Don’t Be an Ally
Hashtags, selfies, and saying “Black Lives Matter” doesn’t change the systems of oppression in the United States
As a woman identified as Black in the United States my breath is constantly caught between a scream of RAGE and a scream of TERROR. Not a mythical, hypothetical terror, but a cellular terror encoded in the DNA of every person identified as Black in the United States. The rage and terror are rooted in the unpredictable nature of those identified as White. Our bodies remember plantation whippings from overzealous overseers. Our minds remember Jim Crow south and segregation. Our spirits remember lynching parties where, much like today, people paid to view the murder of men, women, and children identified as Black — it was a sport. Early in life people identified as Black learned to watch the movements of those identified as White because we knew our very lives depended on the type of person we encountered. Then as now, there are four distinct types of people who are identified as White.
First there is The Racist. The Racist will use every tactic to maintain systems of oppression, many times against their own self interest. The Racist is locked into the constructs created by the slavocracy and the false notion of white exceptionalism. The Racist is angry because the world no longer looks familiar. They are confronted daily with the fact that their superiority is a myth. The Racist is easy to identify because they do not try to hide. The Racist is dangerous; however, their hatred and violence is predictable.
Whereas the Racist is predictable, the second type of person is The Apologist. The Apologist is actually more dangerous than the Racist. The Apologist firmly believes in the constructs of whiteness; however, they seem benign on first meeting. In many instances they, “have Black people in (their) family.” They dress, tone, and behavior monitor others making every sentence regarding inequities a conditional if-then statement. “If you’d just not wear your hair that way then you would get the promotion.” “If you’d just not be so loud then people would see you as dignified.” “If you’d just not be so angry then people would be willing to listen to you.” The people the Apologist refers to are always classified as White. Apologists are the teachers and administrators who disproportionately discipline the expression of black children because these children, our children, don’t fit into the notion of “right.” The Apologists are the people we see calling the police on people living while Black and, when caught, cry their apologies. The Apologist is dangerous because they are unpredictable. In one moment they act like they are caring, in the next they are calling the police. When someone identified as Black does not fit into the narrow viewpoint of the Apologist, the possibility of violence is always present. When people identified as Black say “they/them” in most instances the reference is to the Apologist.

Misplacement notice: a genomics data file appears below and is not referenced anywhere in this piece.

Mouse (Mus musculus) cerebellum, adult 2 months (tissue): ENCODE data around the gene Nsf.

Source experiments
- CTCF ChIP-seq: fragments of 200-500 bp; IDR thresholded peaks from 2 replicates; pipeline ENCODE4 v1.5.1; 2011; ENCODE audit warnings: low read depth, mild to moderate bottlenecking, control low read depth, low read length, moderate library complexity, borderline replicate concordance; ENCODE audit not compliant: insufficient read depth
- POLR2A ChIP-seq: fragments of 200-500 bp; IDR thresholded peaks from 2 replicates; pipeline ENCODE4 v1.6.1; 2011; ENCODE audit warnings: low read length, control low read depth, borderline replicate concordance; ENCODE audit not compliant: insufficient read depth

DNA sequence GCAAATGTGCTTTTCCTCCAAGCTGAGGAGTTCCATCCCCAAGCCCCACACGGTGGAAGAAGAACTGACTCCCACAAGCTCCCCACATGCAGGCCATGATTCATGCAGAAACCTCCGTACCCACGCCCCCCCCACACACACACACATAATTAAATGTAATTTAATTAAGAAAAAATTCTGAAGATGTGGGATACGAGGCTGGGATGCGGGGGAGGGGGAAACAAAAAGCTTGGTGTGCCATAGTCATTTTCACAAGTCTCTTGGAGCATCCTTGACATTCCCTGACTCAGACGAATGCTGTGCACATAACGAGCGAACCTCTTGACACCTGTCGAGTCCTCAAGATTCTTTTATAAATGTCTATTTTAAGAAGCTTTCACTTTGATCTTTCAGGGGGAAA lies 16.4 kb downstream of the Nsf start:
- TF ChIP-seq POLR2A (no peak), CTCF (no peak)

Though the Apologist is the most dangerous their cousin, The Ally, is not far behind. The Ally appears to be “for us.” The Ally shows up at rallies. They put up hashtags. They speak out against Racist, oppressive systems, when it is convenient. Allies always show up when called; however, when there is no spotlight they go back to living their lives as normal. The Ally wants to learn more, they want to be helpful. They are proud of their Black friends, Black relatives, Black children. Whereas the Apologist views the world through the slavocracy’s definition of whiteness, the Ally sees the world through the slavocracy’s definition of blackness. For all intents and purposes the Ally is benign. They are easily bored by the messy work of system change. They’ll show up for the rally and at the next event. The danger of the Ally is they don’t show up or speak up at the times in between incidents.
The last archetype is The Abolitionist. The Abolitionist does not wait for permission, incident or hashtags. They do the work in spite of not because of threats to their own physical, mental, and spiritual safety. The Abolitionist knows their weaknesses and their strengths in the struggle for justice. Unlike the Ally, the Abolitionist does not wear their work as a badge of honor. The Abolitionist does the work simply because it is the right thing to do. They understand people identified as Black can’t undo racism. The Abolitionist does the hard work to deconstruct the systems of inequity created by the slavocracy in order to reconstruct systems rooted in justice.
As cities burn, who are you?
“You may choose to look the other way but you can never say again that you did not know.” William Wilberforce